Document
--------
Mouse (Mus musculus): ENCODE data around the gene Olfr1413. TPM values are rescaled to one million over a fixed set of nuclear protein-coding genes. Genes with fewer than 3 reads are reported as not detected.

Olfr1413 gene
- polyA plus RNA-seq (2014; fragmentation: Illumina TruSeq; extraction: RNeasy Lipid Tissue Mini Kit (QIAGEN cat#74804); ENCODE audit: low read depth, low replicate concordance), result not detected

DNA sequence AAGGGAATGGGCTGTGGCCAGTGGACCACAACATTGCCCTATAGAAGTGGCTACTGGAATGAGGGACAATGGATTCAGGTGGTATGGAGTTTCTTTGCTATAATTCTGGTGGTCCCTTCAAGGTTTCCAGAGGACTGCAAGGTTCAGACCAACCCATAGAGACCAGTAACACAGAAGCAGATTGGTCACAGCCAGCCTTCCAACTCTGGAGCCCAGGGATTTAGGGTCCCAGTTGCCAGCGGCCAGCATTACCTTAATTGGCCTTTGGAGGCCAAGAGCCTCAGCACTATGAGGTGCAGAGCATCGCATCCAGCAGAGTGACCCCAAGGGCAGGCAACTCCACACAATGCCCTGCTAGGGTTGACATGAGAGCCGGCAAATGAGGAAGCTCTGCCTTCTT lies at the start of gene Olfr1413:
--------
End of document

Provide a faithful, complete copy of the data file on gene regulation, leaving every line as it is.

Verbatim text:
Mouse (Mus musculus): ENCODE data around the gene Olfr1413. TPM values are rescaled to one million over a fixed set of nuclear protein-coding genes. Genes with fewer than 3 reads are reported as not detected.

Olfr1413 gene
- polyA plus RNA-seq (2014; fragmentation: Illumina TruSeq; extraction: RNeasy Lipid Tissue Mini Kit (QIAGEN cat#74804); ENCODE audit: low read depth, low replicate concordance), result not detected

DNA sequence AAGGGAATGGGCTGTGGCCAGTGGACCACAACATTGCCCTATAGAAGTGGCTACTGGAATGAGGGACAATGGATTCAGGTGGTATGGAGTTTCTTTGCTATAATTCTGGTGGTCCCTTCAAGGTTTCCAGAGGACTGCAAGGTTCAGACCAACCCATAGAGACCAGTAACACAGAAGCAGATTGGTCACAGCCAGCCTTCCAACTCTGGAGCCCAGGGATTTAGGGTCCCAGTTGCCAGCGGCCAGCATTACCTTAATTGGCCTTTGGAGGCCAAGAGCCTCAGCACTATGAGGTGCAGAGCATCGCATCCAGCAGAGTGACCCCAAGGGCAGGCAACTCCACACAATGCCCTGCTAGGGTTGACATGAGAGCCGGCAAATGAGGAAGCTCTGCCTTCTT lies at the start of gene Olfr1413: